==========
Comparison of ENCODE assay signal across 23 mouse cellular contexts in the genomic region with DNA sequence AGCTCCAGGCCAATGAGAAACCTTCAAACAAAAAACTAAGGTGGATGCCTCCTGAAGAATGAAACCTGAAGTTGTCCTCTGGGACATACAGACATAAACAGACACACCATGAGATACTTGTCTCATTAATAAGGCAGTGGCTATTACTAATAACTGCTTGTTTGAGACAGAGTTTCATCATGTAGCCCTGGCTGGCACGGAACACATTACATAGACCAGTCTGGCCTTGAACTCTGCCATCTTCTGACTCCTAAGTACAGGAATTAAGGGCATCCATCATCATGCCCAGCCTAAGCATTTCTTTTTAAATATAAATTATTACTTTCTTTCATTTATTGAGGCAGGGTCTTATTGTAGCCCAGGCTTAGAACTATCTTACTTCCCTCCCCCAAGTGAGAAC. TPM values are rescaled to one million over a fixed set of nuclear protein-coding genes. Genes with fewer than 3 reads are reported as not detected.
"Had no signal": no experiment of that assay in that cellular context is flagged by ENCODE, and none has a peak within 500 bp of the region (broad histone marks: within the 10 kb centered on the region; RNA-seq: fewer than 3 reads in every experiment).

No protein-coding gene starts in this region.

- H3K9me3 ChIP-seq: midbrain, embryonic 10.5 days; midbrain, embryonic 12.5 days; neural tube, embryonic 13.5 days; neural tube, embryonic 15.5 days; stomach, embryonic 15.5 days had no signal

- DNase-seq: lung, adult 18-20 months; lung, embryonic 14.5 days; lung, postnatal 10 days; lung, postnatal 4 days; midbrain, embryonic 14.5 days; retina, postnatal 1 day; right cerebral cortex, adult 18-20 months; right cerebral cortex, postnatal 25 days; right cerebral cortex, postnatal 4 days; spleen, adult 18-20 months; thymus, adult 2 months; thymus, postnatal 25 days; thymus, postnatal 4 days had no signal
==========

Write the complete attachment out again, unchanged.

Comparison of ENCODE assay signal across 23 mouse cellular contexts in the genomic region with DNA sequence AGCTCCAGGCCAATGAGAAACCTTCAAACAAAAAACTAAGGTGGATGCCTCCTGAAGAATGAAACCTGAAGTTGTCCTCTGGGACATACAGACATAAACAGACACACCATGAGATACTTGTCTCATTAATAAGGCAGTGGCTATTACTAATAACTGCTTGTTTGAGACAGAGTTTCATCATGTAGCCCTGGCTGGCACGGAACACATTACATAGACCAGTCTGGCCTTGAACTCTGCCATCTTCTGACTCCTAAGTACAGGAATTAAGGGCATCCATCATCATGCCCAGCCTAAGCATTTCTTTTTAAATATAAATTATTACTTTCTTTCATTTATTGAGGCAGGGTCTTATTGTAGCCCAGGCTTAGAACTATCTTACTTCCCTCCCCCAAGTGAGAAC. TPM values are rescaled to one million over a fixed set of nuclear protein-coding genes. Genes with fewer than 3 reads are reported as not detected.
"Had no signal": no experiment of that assay in that cellular context is flagged by ENCODE, and none has a peak within 500 bp of the region (broad histone marks: within the 10 kb centered on the region; RNA-seq: fewer than 3 reads in every experiment).

No protein-coding gene starts in this region.

- H3K9me3 ChIP-seq: midbrain, embryonic 10.5 days; midbrain, embryonic 12.5 days; neural tube, embryonic 13.5 days; neural tube, embryonic 15.5 days; stomach, embryonic 15.5 days had no signal

- DNase-seq: lung, adult 18-20 months; lung, embryonic 14.5 days; lung, postnatal 10 days; lung, postnatal 4 days; midbrain, embryonic 14.5 days; retina, postnatal 1 day; right cerebral cortex, adult 18-20 months; right cerebral cortex, postnatal 25 days; right cerebral cortex, postnatal 4 days; spleen, adult 18-20 months; thymus, adult 2 months; thymus, postnatal 25 days; thymus, postnatal 4 days had no signal